C. Swing Votes
Current swing voteis Justice Sandra Day O’Connor was preceded Justice Anthony Kennedy as the “swing vote” votes of the Supreme Court.
Some feel a swing-vote brings greater responsibility because their existence come into being in close and therefore consequential decisions. This generation has seen Justices O’Connor and Kennedy cast the deciding vote making said decision possible and in doing so kept alive the Court’s non-partisan legitimacy. For two generations the court has made decisions that changed the original written document, its amendments, all unwritten agreementsand court decisions that determine how those documents were to be interpreted.
Controversial decisions needing a swing vote exemplify our "managed constitution."
Court expanded corporate personhood by including money as political speech in a group of decisions that led to citizens United v. Federal Election Commission.
Bush v. Gore decided the 2000 electionby awarding it to the second place finishers Bush 2 and Cheney.
Some feel the courts legitimacy was hurt because the ruling followed along partisan lines. Barre Seid, an electronics manufacturing mogul, donated $1.6 billion to a new conservative nonprofit group for 2021 campaigns. The cash infusion was arranged through an unusual series of transactions that appear to have avoided tax liabilities.
D. Many Legislative Challenges
Increased Legislation reversal led
to more Nuclear Options.
This leads to easier approval by
a mere majority.
E. Judicial supremacy began with
Marbury v. Madison.
exists because the country was formed at a unique time and place.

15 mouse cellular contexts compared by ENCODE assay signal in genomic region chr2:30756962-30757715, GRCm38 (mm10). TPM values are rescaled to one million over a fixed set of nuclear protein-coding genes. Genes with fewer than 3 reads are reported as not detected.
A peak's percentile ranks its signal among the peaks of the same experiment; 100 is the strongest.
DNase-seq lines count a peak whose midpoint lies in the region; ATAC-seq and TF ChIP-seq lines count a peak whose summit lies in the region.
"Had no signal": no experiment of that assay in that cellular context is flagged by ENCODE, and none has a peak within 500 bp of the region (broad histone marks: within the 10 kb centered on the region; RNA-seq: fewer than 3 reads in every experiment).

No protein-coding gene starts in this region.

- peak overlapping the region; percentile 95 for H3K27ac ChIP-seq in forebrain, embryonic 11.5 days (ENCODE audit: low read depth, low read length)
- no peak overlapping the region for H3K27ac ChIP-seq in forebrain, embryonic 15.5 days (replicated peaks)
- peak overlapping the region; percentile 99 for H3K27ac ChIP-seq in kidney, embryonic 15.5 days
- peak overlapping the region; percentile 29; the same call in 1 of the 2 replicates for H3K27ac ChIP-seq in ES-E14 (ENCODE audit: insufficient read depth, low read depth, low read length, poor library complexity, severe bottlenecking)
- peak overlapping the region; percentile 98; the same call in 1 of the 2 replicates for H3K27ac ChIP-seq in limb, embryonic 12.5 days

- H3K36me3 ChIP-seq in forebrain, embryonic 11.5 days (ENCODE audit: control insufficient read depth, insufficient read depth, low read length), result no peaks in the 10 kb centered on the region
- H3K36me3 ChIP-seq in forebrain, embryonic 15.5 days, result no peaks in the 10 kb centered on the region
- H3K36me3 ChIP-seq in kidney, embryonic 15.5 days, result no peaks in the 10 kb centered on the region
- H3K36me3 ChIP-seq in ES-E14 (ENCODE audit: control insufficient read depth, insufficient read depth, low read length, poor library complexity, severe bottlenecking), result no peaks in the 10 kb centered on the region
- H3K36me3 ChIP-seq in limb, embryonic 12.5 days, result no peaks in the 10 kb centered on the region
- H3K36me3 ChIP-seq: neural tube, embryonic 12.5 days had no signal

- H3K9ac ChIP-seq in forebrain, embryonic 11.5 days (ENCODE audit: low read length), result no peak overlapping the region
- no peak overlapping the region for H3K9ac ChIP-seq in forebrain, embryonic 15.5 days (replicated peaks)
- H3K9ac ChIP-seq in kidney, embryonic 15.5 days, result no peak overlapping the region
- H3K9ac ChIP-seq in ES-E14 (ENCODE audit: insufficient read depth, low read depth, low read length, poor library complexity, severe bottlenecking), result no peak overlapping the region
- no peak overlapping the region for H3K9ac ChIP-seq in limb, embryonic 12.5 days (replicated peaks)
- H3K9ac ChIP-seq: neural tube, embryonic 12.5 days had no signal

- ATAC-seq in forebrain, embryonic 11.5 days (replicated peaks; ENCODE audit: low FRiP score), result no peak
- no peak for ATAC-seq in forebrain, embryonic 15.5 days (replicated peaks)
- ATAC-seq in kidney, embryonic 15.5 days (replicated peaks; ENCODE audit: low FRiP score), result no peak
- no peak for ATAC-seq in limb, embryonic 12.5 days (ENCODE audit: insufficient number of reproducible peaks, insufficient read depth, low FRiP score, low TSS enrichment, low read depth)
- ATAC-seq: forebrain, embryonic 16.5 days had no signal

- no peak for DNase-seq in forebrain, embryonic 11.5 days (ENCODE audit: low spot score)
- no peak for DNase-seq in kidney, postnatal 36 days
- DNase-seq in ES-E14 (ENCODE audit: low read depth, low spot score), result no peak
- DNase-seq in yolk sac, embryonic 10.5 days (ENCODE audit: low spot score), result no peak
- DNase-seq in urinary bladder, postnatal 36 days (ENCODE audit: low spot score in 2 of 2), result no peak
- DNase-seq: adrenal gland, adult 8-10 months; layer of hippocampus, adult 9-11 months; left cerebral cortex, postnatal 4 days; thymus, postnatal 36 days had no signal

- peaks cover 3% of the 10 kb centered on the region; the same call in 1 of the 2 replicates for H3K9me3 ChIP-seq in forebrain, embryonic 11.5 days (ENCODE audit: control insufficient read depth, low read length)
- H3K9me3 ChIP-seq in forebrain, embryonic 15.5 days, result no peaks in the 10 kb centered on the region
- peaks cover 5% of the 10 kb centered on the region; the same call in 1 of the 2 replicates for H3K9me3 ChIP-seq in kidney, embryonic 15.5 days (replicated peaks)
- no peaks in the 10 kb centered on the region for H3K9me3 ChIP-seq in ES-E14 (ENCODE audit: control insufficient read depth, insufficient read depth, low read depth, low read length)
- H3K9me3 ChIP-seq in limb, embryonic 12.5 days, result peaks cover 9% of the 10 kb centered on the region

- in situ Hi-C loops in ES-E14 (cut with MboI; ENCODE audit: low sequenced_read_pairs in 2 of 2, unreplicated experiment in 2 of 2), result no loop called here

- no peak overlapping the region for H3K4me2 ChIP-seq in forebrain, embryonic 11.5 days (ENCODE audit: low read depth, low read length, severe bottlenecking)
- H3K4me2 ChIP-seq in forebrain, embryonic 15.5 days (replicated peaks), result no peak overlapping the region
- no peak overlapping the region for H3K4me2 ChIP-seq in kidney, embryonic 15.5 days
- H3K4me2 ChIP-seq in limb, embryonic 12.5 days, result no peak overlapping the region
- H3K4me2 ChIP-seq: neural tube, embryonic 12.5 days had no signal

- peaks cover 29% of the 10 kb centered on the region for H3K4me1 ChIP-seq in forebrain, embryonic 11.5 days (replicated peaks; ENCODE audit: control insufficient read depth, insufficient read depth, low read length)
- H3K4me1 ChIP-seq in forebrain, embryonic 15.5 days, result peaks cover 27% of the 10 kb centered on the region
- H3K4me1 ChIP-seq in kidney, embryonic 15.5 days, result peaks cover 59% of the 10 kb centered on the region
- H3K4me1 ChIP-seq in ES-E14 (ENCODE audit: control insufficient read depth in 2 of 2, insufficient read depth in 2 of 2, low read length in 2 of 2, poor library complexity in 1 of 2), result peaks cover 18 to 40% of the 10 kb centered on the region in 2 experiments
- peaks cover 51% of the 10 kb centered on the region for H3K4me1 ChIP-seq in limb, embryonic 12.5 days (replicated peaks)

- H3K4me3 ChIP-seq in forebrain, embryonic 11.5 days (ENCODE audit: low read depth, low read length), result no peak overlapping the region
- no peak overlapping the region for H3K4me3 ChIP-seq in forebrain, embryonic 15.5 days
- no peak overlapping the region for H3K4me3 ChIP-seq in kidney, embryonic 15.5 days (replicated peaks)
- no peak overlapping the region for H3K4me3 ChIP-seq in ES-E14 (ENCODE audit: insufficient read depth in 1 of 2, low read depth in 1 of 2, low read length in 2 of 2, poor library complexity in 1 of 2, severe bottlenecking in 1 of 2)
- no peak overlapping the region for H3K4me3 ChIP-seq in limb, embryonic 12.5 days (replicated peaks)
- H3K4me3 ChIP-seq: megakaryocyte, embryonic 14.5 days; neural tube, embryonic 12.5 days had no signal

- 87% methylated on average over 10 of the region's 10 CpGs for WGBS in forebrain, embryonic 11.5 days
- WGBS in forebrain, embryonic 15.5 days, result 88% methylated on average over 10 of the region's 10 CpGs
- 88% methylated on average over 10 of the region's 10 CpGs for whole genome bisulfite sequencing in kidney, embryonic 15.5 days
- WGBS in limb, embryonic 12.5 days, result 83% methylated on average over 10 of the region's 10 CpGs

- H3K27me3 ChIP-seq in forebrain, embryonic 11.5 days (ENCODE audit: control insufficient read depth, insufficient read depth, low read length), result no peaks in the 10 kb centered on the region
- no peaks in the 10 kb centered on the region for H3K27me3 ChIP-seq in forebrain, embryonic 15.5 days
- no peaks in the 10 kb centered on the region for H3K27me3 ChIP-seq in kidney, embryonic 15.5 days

This allowed America to be special with a responsibility to
provide an appropriate government example
allowed for the separation of individuals from oppressive
In Everson v. Board of Education (1947), Justice Hugo Black clearly proclaimed that the “First Amendment has erected a wall between church and state. In hopes of bringing some clarity to its Establishment Clause jurisprudence, justices created an analytical test in Lemon v. Kurtzman (1971). The Lemon Test permits laws and policies that benefit religion if they have (1) a secular purpose; (2) do not have a “principal or primary effect” of advancing or inhibiting religion; and (3) do not foster “an excessive entanglement between government and religion.” Supreme Court Justices have used it to strike down and uphold a variety of very similar practices,
Since the mid-1980s, largely
at the urging of Justice
Sandra Day O’Connor, some
jurists have held that the
Establishment Clause is best
understood as prohibiting
governments from doing
things that a reasonable
observer might understand to
be endorsing religion.
is sometimes merged with the
Lemon Test, as it was by the
U.S. Fourth Circuit Court of
The American Legion v.
In spite of, or because of,
all of these tests, many
observers agree with
Justice Clarence Thomas’s
remark last year
that “this Court’s
jurisprudence is in
1) Property vs. individual rights went to property
until Gilded Age
2) Which Rights? To what degree should government be involved
with protection of individual natural rights.
economic and social equality
8. Did You Know
Democracy and a Republicsare often used interchangeably though they represent two different political philosophies.
A Republic has "power controlled by the people." A "Democracy begins with Majority Rule." Minority rights are protected against factions by a separation of powers and a constitution.
Founding father Madison ...defines a faction as "a number of citizens, whether amounting to a minority or majority of the whole, who are united and actuated by some common impulse of passion, or of interest, adverse to the rights of other citizens, or to the permanent and aggregate interests of the community".
Last term, in addition to overruling Roe v. Wade, the conservative majority expanded gun rights, imposed severe new constraints on the power of regulatory agencies and further dismantled the wall of separation between church and state.